Almost everyone wants our schools to be better, but almost no one wants them to be different. ~ Dr. Tommy Bice
Many years ago, after my senior year in high school, a good friend and I spent a week of our summer vacation riding bicycles across the state of Kansas. We rode from the Colorado border–near Tribune, Kansas–to the Missouri border, near Fort Scott. In all, a journey that covered well over 500 bicycling miles. Both of us were well-travelled and had covered much of the state by vehicle during family and school trips. I didn’t expect any surprises. But as we journeyed through farmland, small towns, prairie, and rolling hills, I discovered that I did not know my home state as well as I thought I did. Instead of seeing Kansas as it flashed by a car window at 60 mph, I had the opportunity to view it from the seat of a bicycle, travelling a great deal slower. Things that I had never given a passing thought, suddenly captured my attention and made me pause and reflect. I was viewing my home state through a different lens.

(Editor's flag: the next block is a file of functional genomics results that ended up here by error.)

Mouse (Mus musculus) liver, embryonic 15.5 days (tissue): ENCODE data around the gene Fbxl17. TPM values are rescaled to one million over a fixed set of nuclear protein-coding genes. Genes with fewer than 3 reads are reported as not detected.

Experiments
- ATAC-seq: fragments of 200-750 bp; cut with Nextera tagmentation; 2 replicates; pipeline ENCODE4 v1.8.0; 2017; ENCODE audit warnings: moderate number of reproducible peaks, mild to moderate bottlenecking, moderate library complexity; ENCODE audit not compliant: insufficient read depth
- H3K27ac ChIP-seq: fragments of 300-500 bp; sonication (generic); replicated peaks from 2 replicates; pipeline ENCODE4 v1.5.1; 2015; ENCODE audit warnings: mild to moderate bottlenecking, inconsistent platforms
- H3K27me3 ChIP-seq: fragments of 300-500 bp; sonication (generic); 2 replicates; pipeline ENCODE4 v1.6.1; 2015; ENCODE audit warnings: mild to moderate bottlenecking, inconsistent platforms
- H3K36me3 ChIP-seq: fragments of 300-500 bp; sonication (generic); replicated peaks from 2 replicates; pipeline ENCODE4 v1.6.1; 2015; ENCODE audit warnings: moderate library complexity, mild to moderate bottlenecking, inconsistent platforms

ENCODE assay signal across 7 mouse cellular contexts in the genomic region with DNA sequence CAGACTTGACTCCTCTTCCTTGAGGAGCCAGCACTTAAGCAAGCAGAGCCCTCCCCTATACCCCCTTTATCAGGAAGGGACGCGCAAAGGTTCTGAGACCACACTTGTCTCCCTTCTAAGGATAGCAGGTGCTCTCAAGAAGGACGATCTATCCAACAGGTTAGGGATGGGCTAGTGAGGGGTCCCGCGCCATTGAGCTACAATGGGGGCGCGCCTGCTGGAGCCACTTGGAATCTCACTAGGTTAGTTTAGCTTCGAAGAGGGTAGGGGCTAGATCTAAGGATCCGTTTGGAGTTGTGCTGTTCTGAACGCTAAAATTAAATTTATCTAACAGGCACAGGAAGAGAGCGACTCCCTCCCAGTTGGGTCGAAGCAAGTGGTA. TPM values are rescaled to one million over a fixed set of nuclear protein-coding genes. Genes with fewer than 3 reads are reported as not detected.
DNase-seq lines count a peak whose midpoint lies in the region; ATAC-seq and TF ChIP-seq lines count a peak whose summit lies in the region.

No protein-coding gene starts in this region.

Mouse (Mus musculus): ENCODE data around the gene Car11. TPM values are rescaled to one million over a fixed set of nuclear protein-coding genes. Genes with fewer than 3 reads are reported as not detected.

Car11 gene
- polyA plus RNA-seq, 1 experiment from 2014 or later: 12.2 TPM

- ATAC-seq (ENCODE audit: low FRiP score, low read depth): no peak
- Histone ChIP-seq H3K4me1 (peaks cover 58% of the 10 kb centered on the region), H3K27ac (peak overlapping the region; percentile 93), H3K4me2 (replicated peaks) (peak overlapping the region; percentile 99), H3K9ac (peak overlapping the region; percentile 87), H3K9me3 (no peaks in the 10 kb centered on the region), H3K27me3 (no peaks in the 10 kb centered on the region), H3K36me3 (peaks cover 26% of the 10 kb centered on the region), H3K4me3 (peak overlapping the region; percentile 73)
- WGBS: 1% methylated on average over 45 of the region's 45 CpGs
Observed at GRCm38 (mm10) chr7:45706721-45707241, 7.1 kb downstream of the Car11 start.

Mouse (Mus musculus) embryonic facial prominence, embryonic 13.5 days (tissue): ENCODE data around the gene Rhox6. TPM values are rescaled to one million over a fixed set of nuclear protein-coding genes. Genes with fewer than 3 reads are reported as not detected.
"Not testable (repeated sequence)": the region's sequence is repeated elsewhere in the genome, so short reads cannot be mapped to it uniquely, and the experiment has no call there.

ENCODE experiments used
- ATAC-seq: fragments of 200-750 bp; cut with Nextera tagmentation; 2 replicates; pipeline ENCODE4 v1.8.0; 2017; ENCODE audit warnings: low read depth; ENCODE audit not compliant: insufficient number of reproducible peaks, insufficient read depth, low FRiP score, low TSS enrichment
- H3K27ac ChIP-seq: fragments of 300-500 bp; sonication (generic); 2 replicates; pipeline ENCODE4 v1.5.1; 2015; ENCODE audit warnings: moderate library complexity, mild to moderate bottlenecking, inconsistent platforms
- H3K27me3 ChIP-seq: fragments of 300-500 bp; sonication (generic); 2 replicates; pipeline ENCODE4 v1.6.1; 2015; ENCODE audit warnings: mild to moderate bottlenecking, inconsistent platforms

We need new lenses in education. A different way of viewing what it means to learn and teach. Many of us are used to seeing the entire educational process from the proverbial “car window”–travelling from one point to another with only passing interest in how we get there and what lies in between. Things are done the way they have always been done. It is easier that way, and until recently, that was all that was expected.
Educational leaders (meaning dedicated teachers, administrators and school advocates) are beginning to put away the rose-colored glasses in favor of new lenses.
- allow the viewing of more possibilities and fewer obstacles
- show a radically transformed educational system that values student input and individualizes instruction to meet student needs
- diminish the fear of technology and help educators embrace it as a powerful tool for teachers and students
- see the “back to basics” movement for what it is–a step backward, when we need to be moving forward
- cause us to reflect on all current educational practices, with a mind to change, or eliminate, those that are not in the best interest of our students
As educators, we have been wearing the same glasses for too long. It is time for an eye exam and a new prescription. Let’s change the way we look at our profession.